Prostate Cancer Diagnosis and Classification
When prostate cancer is suspected, a biopsy of the prostate gland, in which a sample of the prostate tissue is removed for microscopic evaluation, may be advised. Prostate cancer is characterized by both grade and stage. Grade is a term used to describe how closely a tumor resembles normal tissue. Grade can also determine how quickly the tumor is likely to grow and spread. The term Stage refers to the extent that the prostate cancer has spread from the original site to other parts of the gland or beyond to other parts of the body. Prostate cancer is classified using three criteria:
PSA is a blood test for a prostate-specific antigen. PSA is a substance produced by the prostate and may show higher levels in the blood of men who have prostate cancer, benign prostatic hyperplasia, or infection or inflammation of the prostate. It is recommended that men have annual screenings along with a rectal exam, so doctors can compare PSA levels over time to see if a pattern appears. An isolated PSA test that returns a low score is not enough of a true indicator to determine whether a man has prostate cancer.
PSA Score Classifications:
Low = 10 or under
Moderate = Greater than 10 and less than or equal to 20
High = Greater than 20
The Gleason score is a grading system for prostate cancer that looks at the tumor tissue under a microscope to determine how malignant the cells appear. A grade between 1 and 5 is given for both the major and minor components of the prostate cancer. The higher the number, the more aggressive the cancer appears under the microscope. The two most prominent components are added together to give an overall score, which ranges from 2-10. High-grade tumors in the 8-10 range are more aggressive and are more likely to spread than low-grade.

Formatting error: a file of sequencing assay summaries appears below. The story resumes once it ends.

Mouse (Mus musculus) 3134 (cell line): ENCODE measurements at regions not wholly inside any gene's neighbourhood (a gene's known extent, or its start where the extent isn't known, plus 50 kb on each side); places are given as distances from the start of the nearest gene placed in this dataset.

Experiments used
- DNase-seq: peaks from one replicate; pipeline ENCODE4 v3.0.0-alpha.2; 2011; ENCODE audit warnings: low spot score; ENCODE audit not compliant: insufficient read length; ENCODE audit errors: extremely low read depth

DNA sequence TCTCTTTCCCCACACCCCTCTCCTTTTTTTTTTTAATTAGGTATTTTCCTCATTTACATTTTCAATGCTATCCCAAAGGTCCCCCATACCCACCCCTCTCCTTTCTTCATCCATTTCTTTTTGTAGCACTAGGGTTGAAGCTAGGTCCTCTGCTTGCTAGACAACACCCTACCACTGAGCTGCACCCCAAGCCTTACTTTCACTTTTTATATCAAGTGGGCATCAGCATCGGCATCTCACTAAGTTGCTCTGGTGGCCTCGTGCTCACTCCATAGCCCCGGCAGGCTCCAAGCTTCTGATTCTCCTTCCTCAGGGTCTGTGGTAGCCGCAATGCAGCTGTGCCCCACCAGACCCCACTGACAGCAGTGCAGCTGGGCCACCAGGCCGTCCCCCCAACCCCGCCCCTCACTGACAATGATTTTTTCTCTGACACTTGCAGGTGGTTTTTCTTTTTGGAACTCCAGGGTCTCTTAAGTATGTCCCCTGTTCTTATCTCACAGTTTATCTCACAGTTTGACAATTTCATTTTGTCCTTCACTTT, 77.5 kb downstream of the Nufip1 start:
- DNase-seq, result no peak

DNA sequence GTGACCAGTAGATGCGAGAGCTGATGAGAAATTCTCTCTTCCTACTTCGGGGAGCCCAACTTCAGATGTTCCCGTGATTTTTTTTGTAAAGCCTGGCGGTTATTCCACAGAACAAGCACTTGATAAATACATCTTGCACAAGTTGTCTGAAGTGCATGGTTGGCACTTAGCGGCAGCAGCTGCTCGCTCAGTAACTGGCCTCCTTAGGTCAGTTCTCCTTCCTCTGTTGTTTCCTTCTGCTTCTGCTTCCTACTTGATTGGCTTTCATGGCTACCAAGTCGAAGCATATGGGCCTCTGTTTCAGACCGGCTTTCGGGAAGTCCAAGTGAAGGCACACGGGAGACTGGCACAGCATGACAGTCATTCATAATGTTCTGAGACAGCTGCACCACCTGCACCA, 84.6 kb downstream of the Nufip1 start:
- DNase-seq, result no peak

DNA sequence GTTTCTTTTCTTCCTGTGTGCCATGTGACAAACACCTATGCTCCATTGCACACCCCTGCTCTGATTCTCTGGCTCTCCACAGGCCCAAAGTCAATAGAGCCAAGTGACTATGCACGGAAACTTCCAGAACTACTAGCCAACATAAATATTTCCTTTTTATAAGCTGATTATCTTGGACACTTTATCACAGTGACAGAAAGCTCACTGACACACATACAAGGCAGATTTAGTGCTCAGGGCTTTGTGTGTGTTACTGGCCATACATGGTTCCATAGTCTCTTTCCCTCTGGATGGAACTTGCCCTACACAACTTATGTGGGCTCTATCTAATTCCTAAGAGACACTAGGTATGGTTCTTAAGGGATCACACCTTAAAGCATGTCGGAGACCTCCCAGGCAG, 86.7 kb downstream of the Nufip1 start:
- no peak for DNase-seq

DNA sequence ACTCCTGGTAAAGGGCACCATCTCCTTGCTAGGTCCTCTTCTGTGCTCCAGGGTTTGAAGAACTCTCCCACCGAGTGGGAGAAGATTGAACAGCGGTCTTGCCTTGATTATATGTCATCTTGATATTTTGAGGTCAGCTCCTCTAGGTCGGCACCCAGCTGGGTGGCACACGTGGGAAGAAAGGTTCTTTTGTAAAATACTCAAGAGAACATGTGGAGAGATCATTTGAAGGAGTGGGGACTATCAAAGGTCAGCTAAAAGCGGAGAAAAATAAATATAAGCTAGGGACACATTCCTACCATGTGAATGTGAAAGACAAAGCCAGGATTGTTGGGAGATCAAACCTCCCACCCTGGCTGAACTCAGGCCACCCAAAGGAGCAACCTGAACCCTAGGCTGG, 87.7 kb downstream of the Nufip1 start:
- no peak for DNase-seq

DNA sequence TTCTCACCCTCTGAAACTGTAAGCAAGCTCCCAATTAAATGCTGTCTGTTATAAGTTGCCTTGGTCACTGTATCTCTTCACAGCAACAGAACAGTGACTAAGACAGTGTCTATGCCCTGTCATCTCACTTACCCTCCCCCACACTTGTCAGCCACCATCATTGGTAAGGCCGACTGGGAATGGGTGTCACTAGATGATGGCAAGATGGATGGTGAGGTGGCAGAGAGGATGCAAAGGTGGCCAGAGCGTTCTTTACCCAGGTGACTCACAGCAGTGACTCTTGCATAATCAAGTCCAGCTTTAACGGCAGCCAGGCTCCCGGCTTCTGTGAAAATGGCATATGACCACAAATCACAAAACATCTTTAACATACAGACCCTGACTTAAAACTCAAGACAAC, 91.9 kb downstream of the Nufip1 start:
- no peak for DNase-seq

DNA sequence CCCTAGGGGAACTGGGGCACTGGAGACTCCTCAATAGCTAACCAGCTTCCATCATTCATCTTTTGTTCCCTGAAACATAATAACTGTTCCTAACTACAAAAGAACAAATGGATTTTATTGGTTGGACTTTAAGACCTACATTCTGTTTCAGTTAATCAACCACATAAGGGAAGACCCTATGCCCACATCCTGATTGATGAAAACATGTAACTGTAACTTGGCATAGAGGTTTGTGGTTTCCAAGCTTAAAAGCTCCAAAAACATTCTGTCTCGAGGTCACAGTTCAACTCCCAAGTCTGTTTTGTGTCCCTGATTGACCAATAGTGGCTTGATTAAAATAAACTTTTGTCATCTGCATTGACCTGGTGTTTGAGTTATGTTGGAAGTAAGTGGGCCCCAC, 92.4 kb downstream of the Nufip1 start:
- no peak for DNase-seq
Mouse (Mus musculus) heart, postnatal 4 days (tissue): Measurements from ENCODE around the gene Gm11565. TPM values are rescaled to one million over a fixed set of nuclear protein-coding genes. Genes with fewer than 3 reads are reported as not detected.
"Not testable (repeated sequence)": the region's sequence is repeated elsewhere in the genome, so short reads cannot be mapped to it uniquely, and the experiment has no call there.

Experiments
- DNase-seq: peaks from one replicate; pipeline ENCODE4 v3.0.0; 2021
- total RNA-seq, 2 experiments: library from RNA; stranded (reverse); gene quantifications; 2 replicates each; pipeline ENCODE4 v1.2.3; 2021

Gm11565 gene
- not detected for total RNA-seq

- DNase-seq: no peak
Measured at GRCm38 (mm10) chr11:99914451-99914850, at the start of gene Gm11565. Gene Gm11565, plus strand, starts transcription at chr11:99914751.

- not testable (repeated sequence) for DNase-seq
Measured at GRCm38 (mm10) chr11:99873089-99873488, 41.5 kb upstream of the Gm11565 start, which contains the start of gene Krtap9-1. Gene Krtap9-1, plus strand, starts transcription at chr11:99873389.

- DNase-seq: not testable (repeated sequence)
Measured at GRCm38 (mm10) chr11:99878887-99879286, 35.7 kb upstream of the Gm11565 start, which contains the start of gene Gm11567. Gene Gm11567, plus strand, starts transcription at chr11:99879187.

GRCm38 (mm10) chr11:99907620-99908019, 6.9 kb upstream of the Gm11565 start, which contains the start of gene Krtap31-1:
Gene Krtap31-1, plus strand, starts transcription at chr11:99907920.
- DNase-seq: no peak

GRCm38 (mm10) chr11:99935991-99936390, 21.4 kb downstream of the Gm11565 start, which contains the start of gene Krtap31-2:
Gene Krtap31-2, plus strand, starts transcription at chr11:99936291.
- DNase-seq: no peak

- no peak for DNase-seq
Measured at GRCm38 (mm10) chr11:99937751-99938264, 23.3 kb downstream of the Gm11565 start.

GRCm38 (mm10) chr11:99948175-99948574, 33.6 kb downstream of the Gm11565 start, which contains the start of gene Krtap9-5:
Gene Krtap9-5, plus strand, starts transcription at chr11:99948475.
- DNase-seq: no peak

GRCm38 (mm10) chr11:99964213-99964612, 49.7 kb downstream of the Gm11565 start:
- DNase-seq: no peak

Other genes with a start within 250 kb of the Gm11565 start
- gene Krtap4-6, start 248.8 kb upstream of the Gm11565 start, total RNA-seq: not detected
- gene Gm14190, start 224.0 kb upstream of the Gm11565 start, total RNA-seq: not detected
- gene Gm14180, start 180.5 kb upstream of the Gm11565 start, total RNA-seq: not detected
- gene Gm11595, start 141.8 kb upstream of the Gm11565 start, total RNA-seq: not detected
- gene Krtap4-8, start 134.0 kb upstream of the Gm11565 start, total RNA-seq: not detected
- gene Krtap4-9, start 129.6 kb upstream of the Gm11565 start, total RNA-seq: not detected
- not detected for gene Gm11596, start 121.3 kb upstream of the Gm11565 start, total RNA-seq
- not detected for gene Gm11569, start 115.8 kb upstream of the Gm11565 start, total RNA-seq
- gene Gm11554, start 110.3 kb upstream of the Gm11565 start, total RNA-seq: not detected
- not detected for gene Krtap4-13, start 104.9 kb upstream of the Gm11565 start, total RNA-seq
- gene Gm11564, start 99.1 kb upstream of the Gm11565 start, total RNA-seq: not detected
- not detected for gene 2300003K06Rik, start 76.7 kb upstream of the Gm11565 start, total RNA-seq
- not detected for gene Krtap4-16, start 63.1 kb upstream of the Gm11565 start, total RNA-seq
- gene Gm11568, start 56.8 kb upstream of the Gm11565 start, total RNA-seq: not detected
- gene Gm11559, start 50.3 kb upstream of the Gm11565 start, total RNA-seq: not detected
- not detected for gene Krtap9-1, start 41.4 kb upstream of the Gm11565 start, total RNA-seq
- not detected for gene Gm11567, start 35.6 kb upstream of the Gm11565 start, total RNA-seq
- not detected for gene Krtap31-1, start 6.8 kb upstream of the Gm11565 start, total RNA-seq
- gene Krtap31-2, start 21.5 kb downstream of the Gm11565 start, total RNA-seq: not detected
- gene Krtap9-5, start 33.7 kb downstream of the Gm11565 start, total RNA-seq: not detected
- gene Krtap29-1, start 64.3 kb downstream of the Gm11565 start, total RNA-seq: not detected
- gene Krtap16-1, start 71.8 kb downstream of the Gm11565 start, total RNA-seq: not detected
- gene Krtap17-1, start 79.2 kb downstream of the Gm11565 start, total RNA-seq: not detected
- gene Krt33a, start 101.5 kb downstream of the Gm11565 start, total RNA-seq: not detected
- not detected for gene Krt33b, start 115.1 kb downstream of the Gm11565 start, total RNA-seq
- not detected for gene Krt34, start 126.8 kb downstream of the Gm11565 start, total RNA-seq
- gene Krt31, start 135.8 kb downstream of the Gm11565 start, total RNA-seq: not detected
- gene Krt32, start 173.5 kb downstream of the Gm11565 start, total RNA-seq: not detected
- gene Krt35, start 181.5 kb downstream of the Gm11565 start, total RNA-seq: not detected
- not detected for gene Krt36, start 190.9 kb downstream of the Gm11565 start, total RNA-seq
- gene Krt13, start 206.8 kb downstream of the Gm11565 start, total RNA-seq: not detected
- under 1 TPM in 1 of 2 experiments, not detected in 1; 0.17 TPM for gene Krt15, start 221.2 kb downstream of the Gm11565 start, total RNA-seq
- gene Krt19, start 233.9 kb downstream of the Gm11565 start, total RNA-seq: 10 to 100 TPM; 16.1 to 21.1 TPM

Gleason Score Classifications:
Low = 2 - 6
Moderate = 7
High = 8 - 10
The American Joint Committee on Cancer (AJCC) has developed a staging system, which classifies tumors by their anatomic location and the way tissues and cells are viewed under the microscope. Using TNM as a system for describing the extent the cancer has grown, T describes the size of the tumor and whether it has invaded nearby tissue, N describes any lymph nodes that are involved, and M describes metastasis (spread of cancer from one body part to another.)
The AJCC works in conjunction with other leading organizations including: The National Cancer Society, American College of Physicians, American College of Radiology, The National Cancer Institute and many other worthy institutions. The goal of AJCC is to formulate and publish systems of classification for cancer, which will be acceptable to and used by the medical profession to select the most effective treatments, determine prognosis, and evaluate cancer control measures. The mission of the AJCC is “to create and promote a taxonomy of cancer patient groups that accurately predicts outcomes by incorporating traditional (TNM) and newer data in a timely and dynamic process." Presently the TNM staging system is the universal language of cancer staging to date.
Upon request, your doctor can provide you with the TNM Definition determined for your prostate cancer.